Juneteenth commemorates the day in 1865 when more than 250,000 enslaved Black people in Texas finally received word of their freedom conferred by President Abraham Lincoln’s 1863 Emancipation Proclamation.

Yet slavery continued in the U.S. beyond June 19, 1865, because, as Illinois State University Professor of History Touré Reed notes, it was the ratification of the 13th Amendment, not the Emancipation Proclamation, that abolished chattel slavery nationwide.

In a 2022 essay published in Common Dreams, titled “Why Juneteenth Celebrations Should Acknowledge the 13th Amendment,” Dr. Reed makes the case for why Juneteenth, a federal holiday since 2021, should focus more on the 13th Amendment—and why it matters.

“I appreciate Juneteenth’s ideals, but it’s important to amplify the importance of the 13th Amendment, which is what actually abolished slavery,” said Reed, the co-director of African American Studies.

“It’s really dangerous to displace the importance of the 13th Amendment in Black American’s centuries-long quest for freedom and fair play, because the 13th Amendment was foundational to that.”

Dr. Touré Reed

Elected in 1860, Lincoln and his fellow antislavery Republicans believed slavery was not only immoral but also a hindrance to American democracy and economic development; however, slavery was protected by the U.S. Constitution.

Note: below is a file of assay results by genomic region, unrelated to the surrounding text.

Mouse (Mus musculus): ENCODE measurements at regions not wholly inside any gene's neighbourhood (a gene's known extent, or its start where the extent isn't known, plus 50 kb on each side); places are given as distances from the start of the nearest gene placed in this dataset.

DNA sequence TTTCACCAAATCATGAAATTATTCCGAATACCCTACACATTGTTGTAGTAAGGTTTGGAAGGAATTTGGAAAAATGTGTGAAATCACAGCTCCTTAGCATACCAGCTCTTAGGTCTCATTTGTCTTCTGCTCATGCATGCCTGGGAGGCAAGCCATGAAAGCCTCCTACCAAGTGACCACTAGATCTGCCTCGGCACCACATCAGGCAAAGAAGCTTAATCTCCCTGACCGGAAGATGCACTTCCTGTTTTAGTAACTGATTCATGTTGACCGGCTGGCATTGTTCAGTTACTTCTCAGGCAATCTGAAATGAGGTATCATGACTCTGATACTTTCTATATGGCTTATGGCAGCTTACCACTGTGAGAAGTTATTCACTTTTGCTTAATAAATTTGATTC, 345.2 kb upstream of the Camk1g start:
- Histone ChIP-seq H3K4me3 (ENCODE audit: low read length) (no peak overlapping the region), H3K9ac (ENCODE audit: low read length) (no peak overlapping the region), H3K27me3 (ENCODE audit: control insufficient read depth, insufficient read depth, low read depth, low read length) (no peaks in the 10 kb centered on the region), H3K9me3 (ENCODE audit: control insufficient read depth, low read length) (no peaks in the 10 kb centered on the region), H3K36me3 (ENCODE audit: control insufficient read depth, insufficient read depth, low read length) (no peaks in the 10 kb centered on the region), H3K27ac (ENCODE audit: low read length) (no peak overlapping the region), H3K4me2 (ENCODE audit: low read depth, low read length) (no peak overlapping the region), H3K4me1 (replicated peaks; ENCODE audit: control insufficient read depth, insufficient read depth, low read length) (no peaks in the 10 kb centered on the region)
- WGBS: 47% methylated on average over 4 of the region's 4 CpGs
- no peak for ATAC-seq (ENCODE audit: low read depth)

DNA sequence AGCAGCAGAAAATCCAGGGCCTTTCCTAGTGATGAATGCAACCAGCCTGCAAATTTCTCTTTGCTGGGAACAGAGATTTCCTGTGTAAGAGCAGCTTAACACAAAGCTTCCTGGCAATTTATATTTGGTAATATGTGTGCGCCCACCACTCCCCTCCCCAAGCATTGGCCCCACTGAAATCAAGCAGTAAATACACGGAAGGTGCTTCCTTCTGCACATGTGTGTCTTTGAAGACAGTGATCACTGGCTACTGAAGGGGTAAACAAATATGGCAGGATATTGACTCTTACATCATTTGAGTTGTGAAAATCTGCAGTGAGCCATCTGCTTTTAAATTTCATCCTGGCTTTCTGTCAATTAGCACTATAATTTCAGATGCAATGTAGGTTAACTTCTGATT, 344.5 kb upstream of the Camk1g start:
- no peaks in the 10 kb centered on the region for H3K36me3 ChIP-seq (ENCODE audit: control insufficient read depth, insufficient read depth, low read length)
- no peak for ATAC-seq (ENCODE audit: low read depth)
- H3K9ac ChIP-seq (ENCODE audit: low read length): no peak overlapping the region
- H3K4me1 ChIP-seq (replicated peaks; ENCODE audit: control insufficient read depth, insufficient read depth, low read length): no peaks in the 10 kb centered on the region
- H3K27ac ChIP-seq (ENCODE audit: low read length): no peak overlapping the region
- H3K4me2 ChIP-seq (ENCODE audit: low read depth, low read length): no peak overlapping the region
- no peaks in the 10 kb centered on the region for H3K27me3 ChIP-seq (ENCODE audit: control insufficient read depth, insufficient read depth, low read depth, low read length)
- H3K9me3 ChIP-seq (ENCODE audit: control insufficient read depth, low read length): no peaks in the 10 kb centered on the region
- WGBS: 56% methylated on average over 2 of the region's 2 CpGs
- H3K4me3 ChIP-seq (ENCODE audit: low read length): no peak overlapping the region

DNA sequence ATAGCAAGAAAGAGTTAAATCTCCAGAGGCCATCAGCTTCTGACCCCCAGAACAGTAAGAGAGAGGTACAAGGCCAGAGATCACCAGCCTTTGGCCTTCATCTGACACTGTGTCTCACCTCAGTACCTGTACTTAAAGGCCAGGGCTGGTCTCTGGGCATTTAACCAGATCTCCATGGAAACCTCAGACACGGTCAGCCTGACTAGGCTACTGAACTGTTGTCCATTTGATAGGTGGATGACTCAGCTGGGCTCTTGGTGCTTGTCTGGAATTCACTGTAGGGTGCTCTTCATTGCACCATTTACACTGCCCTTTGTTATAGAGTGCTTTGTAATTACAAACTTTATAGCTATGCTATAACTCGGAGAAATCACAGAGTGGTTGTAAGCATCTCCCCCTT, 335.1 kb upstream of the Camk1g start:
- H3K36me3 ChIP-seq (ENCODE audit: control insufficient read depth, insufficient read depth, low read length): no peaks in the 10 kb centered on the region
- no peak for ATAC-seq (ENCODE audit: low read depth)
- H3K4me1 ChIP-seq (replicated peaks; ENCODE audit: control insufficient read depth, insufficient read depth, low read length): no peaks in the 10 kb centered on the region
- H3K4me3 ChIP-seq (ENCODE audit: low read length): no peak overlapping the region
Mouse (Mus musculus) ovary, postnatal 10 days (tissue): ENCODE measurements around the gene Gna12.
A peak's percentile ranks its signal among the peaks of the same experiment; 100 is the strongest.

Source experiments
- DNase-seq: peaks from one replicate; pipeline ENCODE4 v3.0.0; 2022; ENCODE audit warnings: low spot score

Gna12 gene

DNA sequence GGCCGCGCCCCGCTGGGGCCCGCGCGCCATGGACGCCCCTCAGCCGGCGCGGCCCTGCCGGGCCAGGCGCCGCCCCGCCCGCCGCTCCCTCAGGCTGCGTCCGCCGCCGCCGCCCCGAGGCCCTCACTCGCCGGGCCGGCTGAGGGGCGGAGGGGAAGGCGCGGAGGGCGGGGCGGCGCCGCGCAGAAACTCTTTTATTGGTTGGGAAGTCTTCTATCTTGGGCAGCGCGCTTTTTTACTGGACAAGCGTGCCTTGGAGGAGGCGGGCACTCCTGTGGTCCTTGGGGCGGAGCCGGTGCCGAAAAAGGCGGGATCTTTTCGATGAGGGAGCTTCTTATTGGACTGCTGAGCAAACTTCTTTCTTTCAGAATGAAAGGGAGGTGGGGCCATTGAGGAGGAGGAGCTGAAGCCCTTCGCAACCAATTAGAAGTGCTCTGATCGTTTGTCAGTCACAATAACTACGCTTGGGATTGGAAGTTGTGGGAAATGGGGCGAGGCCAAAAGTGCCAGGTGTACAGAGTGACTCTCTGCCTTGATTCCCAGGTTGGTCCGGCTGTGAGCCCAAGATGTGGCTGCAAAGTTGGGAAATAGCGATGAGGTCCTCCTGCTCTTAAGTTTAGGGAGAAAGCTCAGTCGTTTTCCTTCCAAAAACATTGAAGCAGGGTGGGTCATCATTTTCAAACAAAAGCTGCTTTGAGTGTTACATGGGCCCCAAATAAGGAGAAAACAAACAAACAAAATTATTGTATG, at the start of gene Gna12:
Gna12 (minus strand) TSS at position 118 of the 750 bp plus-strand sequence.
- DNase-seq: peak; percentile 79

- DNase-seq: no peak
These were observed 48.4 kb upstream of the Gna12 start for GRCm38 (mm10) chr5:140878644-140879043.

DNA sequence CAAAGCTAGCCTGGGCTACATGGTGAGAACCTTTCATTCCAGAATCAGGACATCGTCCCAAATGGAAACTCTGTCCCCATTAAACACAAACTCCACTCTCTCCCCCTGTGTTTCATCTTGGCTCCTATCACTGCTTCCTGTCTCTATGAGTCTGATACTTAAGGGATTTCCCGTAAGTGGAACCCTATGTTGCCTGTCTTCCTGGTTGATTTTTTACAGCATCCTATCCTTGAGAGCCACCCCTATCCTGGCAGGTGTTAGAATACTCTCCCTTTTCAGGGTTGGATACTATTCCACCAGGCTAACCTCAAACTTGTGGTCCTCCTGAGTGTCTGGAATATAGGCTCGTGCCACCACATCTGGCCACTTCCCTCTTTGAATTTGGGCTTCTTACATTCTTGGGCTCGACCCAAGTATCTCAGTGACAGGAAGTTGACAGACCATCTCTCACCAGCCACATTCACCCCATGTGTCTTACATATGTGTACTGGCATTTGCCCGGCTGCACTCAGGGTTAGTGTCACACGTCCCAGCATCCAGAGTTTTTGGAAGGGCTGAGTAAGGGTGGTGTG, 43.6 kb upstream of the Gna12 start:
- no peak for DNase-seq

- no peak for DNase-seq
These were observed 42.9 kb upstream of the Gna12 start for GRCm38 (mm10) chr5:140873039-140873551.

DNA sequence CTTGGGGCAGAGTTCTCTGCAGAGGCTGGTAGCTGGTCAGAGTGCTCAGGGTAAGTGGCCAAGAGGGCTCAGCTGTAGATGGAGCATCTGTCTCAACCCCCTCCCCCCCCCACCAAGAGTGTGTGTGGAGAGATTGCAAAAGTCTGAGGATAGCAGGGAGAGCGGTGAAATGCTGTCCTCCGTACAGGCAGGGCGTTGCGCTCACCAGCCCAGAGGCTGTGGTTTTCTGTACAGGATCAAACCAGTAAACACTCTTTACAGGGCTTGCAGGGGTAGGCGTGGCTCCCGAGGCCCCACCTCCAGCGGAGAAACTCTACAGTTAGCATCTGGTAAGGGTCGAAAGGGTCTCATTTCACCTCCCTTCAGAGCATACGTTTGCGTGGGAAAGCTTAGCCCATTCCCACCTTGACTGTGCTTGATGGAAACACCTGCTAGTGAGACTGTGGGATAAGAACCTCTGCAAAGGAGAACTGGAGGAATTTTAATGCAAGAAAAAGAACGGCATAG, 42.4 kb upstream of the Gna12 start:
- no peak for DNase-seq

Although Lincoln lacked authority to abolish slavery, he aimed to halt its expansion in the South through a containment policy. According to Reed, the implications of Lincoln’s plan prompted 11 of 15 slaveholding states to secede from December 1860 to the summer of 1861.

“Through the act of secession, the Confederacy gave antislavery Republicans a free hand to abolish slavery—not throughout the United States, because slavery was guaranteed by the U.S. Constitution. But it gave them a free hand to abolish slavery in the states that were engaged in insurrection, because those states broke the law,” Reed said.

Lincoln’s Emancipation Proclamation conferred freedom exclusively to slaves in Confederate territories on January 1, 1863, not to slaves in already-conquered territories nor the four slaveholding border states that remained in the Union (Missouri, Kentucky, Maryland, and Delaware).

And while Louisiana (1864), Maryland (1864), Missouri (January 1865), Tennessee (January 1865), and West Virginia (February 1865) abolished slavery before the Civil War ended, slavery continued legally in Delaware and Kentucky—after Juneteenth—until ratification of the 13th Amendment on December 6, 1865.

“What Juneteenth commemorates is not the abolition of slavery in the United States because slavery persisted in the United States for another half-year following Juneteenth,” Reed said. “What Juneteenth actually commemorates is the enforcement in Texas of Lincoln’s Emancipation Proclamation.”

Reed said he’s not making a case against Juneteenth National Independence Day.

“As a Black American, I appreciate the symbolic value of a national holiday that makes plain the Declaration of Independence did not promise equality to all Americans,” Reed writes.